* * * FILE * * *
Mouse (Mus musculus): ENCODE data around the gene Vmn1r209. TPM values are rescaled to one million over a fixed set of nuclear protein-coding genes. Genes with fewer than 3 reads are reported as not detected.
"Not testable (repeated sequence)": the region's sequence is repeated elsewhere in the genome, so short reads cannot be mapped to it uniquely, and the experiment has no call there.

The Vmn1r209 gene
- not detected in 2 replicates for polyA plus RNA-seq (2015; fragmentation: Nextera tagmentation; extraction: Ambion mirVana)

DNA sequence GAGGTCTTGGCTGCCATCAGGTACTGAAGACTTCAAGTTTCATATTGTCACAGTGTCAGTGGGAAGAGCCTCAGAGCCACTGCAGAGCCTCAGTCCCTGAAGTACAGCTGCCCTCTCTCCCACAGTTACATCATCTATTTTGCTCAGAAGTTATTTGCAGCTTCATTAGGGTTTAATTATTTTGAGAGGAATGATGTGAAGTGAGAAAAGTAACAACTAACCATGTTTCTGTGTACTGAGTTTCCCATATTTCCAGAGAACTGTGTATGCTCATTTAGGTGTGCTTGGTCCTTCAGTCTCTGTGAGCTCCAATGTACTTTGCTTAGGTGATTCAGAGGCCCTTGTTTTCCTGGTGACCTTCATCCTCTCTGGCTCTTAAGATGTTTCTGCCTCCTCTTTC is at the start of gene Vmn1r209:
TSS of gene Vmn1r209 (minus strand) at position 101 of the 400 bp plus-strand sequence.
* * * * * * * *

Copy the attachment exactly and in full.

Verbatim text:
Mouse (Mus musculus): ENCODE data around the gene Vmn1r209. TPM values are rescaled to one million over a fixed set of nuclear protein-coding genes. Genes with fewer than 3 reads are reported as not detected.
"Not testable (repeated sequence)": the region's sequence is repeated elsewhere in the genome, so short reads cannot be mapped to it uniquely, and the experiment has no call there.

The Vmn1r209 gene
- not detected in 2 replicates for polyA plus RNA-seq (2015; fragmentation: Nextera tagmentation; extraction: Ambion mirVana)

DNA sequence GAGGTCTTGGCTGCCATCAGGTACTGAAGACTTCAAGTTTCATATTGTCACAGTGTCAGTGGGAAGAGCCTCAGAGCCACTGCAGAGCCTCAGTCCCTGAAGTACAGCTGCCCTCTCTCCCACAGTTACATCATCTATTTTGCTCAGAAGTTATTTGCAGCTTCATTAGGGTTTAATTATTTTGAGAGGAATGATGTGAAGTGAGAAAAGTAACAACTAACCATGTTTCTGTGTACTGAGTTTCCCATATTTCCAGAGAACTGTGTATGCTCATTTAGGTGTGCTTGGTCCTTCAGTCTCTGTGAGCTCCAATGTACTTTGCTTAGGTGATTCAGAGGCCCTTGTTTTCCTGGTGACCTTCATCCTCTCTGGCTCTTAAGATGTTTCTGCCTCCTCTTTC is at the start of gene Vmn1r209:
TSS of gene Vmn1r209 (minus strand) at position 101 of the 400 bp plus-strand sequence.